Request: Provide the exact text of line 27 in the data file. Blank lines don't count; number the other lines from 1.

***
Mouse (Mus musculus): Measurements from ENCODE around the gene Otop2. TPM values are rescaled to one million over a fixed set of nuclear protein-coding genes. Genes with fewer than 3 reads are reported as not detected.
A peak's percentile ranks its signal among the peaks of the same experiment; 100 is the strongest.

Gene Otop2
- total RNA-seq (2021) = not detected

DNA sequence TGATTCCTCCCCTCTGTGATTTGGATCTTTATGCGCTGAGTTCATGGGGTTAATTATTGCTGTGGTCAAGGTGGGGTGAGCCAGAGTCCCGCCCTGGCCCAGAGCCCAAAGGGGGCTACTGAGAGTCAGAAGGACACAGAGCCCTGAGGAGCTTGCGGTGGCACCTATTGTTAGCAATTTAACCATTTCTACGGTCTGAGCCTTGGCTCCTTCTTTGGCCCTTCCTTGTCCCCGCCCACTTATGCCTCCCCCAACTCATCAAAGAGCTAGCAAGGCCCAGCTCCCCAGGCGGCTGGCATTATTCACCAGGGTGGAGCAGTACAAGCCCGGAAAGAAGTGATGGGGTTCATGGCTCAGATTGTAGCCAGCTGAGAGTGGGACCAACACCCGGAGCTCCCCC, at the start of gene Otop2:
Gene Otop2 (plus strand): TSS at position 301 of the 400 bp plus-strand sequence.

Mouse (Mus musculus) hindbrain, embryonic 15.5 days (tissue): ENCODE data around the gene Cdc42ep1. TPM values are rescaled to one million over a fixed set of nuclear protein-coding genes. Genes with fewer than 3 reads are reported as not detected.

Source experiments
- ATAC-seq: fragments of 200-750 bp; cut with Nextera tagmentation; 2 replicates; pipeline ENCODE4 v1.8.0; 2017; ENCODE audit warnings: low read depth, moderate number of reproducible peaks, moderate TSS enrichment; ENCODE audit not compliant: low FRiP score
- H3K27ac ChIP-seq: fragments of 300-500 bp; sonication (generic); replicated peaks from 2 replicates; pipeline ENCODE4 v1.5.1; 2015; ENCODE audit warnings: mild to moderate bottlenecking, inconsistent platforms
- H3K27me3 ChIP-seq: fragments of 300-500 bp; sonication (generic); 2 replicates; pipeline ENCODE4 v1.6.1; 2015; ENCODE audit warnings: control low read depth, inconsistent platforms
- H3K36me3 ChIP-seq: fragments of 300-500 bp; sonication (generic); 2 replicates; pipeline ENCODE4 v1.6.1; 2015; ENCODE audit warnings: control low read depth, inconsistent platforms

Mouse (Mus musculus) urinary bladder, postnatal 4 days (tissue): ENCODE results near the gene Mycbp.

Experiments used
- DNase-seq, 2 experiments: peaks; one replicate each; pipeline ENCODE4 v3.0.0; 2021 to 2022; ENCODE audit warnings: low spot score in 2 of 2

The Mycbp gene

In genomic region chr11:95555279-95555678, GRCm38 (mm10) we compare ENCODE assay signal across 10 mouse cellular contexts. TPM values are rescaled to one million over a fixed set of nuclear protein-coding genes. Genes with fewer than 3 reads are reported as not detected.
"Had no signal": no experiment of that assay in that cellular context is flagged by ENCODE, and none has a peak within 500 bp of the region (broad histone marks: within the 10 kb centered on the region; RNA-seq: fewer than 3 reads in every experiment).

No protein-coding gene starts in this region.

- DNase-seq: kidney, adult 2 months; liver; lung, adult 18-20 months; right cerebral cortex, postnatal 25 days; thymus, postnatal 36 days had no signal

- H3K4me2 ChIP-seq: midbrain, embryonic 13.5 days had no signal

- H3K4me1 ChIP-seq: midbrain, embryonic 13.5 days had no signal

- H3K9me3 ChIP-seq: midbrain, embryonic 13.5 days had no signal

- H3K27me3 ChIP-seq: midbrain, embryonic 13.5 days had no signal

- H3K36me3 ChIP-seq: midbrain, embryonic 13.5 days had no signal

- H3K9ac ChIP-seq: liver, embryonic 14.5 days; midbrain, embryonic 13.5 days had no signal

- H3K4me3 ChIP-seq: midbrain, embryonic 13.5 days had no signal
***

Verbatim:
- H3K4me3 ChIP-seq: midbrain, embryonic 13.5 days had no signal